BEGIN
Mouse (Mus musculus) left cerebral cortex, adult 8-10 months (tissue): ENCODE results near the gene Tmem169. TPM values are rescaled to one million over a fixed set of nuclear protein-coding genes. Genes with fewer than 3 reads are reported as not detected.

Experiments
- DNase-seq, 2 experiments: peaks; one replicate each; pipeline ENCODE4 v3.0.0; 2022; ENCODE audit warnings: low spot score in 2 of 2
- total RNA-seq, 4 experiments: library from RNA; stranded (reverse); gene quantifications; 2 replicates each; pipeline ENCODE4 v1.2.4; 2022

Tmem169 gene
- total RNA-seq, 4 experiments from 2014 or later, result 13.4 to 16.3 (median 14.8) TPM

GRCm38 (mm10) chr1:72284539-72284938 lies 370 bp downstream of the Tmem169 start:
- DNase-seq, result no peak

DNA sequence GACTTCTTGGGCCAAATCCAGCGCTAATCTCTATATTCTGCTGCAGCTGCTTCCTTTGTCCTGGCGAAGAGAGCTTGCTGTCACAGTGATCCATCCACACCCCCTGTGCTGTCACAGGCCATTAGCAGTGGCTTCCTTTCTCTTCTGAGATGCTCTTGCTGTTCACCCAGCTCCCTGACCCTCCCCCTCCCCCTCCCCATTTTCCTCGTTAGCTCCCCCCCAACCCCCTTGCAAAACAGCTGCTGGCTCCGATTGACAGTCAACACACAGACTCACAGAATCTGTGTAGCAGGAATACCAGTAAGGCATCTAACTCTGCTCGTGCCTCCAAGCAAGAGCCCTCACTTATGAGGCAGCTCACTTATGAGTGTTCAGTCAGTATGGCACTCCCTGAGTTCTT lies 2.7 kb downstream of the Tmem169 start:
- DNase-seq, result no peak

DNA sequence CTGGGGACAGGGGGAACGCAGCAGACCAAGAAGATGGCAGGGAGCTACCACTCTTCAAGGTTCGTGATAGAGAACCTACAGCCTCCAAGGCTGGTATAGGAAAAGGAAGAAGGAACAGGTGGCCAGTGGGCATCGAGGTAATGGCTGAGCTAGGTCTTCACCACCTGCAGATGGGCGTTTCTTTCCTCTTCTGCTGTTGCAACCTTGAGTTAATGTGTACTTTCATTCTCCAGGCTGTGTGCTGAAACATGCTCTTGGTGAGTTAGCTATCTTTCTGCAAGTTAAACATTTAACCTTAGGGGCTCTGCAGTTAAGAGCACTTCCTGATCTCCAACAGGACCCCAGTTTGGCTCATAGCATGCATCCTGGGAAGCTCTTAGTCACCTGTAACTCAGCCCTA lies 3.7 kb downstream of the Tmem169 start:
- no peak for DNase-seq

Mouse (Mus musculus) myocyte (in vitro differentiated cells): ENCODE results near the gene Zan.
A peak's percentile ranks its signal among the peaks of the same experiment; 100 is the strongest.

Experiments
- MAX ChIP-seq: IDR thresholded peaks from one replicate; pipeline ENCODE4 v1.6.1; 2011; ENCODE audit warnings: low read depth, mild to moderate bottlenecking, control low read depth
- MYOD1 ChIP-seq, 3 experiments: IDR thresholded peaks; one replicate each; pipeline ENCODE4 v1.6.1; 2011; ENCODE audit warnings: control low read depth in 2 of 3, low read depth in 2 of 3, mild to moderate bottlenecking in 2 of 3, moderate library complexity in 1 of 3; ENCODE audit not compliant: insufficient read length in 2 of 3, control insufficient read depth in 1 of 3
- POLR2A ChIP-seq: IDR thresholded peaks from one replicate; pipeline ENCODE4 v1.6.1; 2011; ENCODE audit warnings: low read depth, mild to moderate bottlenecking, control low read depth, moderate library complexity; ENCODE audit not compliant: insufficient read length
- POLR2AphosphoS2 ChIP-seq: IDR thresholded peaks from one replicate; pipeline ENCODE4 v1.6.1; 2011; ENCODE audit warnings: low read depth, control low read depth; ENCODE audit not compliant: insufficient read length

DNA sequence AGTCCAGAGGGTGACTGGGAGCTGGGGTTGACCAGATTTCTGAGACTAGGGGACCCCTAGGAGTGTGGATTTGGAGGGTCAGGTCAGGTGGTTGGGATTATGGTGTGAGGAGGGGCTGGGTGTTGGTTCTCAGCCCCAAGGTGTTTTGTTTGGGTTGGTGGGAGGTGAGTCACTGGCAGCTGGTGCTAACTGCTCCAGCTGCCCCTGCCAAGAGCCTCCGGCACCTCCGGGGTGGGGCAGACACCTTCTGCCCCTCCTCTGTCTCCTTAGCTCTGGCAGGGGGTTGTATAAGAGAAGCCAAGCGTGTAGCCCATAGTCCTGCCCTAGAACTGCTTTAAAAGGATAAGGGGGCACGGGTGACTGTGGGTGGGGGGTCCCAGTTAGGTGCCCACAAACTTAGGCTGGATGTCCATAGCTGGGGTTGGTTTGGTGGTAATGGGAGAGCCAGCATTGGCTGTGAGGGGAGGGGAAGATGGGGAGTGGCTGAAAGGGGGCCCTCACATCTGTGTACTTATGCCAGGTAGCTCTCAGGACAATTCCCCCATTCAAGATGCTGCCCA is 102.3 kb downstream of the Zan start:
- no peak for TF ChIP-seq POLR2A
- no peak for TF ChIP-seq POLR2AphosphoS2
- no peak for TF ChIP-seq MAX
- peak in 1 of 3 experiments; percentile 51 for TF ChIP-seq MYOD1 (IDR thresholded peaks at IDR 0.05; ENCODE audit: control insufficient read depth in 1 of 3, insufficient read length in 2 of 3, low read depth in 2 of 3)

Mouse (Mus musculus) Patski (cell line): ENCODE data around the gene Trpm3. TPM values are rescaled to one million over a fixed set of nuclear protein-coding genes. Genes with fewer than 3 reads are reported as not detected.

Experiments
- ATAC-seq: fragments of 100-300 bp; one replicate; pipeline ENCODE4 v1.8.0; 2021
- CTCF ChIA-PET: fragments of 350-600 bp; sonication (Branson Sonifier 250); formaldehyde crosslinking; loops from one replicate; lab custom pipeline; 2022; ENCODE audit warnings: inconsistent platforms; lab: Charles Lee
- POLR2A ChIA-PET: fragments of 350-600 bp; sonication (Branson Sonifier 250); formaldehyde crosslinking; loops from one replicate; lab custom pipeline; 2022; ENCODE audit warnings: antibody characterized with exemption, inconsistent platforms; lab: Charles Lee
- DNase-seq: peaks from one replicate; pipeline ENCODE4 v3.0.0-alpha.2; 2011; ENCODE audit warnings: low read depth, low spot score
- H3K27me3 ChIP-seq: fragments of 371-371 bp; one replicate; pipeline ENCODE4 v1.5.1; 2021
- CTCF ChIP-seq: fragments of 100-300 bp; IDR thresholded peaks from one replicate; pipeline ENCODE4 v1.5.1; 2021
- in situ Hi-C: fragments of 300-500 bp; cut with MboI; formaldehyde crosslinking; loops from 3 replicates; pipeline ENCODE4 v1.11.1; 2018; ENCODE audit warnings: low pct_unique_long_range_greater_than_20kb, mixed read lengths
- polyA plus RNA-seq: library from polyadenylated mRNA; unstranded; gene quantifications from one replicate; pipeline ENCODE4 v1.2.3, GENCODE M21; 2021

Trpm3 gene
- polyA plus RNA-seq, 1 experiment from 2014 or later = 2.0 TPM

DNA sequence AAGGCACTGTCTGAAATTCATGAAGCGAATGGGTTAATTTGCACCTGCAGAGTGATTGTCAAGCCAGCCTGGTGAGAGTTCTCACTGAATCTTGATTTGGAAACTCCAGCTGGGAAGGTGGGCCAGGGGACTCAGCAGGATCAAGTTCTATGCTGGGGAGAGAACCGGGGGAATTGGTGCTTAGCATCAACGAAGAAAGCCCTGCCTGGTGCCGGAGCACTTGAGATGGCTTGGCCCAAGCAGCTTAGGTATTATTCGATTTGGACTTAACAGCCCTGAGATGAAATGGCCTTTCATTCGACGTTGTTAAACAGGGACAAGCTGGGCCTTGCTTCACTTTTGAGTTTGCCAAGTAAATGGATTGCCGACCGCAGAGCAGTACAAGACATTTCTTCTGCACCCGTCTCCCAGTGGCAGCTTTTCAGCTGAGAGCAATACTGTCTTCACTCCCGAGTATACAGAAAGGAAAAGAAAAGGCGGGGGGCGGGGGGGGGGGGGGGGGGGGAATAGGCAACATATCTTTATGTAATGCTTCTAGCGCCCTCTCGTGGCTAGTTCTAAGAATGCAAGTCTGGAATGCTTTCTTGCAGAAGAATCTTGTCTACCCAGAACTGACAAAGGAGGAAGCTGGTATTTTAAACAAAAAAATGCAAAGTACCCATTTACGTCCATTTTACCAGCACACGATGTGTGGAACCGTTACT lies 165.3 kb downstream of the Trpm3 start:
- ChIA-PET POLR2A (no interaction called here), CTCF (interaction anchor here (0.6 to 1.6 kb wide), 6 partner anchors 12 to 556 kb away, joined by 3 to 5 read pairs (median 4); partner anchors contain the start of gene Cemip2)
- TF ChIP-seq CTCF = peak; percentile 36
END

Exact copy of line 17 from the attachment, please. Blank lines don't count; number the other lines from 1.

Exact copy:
- MYOD1 ChIP-seq, 3 experiments: IDR thresholded peaks; one replicate each; pipeline ENCODE4 v1.6.1; 2011; ENCODE audit warnings: control low read depth in 2 of 3, low read depth in 2 of 3, mild to moderate bottlenecking in 2 of 3, moderate library complexity in 1 of 3; ENCODE audit not compliant: insufficient read length in 2 of 3, control insufficient read depth in 1 of 3